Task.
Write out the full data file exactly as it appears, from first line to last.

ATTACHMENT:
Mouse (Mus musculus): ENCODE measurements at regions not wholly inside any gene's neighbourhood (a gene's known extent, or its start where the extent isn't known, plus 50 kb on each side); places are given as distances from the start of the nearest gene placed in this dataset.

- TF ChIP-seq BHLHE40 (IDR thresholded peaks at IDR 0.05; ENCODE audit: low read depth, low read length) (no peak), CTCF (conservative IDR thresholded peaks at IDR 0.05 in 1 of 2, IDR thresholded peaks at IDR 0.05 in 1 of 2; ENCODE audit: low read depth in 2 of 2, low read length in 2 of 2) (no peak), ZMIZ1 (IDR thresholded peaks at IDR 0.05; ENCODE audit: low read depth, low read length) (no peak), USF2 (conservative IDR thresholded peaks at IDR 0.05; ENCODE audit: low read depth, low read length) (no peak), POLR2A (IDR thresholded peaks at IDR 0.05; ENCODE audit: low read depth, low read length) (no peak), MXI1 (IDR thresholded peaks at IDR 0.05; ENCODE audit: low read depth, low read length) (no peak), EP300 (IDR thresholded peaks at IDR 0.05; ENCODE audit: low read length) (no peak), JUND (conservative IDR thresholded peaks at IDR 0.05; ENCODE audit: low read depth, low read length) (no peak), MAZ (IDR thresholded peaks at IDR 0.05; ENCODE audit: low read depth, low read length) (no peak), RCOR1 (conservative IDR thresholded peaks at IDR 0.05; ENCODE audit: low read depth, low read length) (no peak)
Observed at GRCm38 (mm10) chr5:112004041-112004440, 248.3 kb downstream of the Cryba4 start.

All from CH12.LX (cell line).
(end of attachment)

Mouse (Mus musculus): ENCODE measurements at regions not wholly inside any gene's neighbourhood (a gene's known extent, or its start where the extent isn't known, plus 50 kb on each side); places are given as distances from the start of the nearest gene placed in this dataset.

- TF ChIP-seq BHLHE40 (IDR thresholded peaks at IDR 0.05; ENCODE audit: low read depth, low read length) (no peak), CTCF (conservative IDR thresholded peaks at IDR 0.05 in 1 of 2, IDR thresholded peaks at IDR 0.05 in 1 of 2; ENCODE audit: low read depth in 2 of 2, low read length in 2 of 2) (no peak), ZMIZ1 (IDR thresholded peaks at IDR 0.05; ENCODE audit: low read depth, low read length) (no peak), USF2 (conservative IDR thresholded peaks at IDR 0.05; ENCODE audit: low read depth, low read length) (no peak), POLR2A (IDR thresholded peaks at IDR 0.05; ENCODE audit: low read depth, low read length) (no peak), MXI1 (IDR thresholded peaks at IDR 0.05; ENCODE audit: low read depth, low read length) (no peak), EP300 (IDR thresholded peaks at IDR 0.05; ENCODE audit: low read length) (no peak), JUND (conservative IDR thresholded peaks at IDR 0.05; ENCODE audit: low read depth, low read length) (no peak), MAZ (IDR thresholded peaks at IDR 0.05; ENCODE audit: low read depth, low read length) (no peak), RCOR1 (conservative IDR thresholded peaks at IDR 0.05; ENCODE audit: low read depth, low read length) (no peak)
Observed at GRCm38 (mm10) chr5:112004041-112004440, 248.3 kb downstream of the Cryba4 start.

All from CH12.LX (cell line).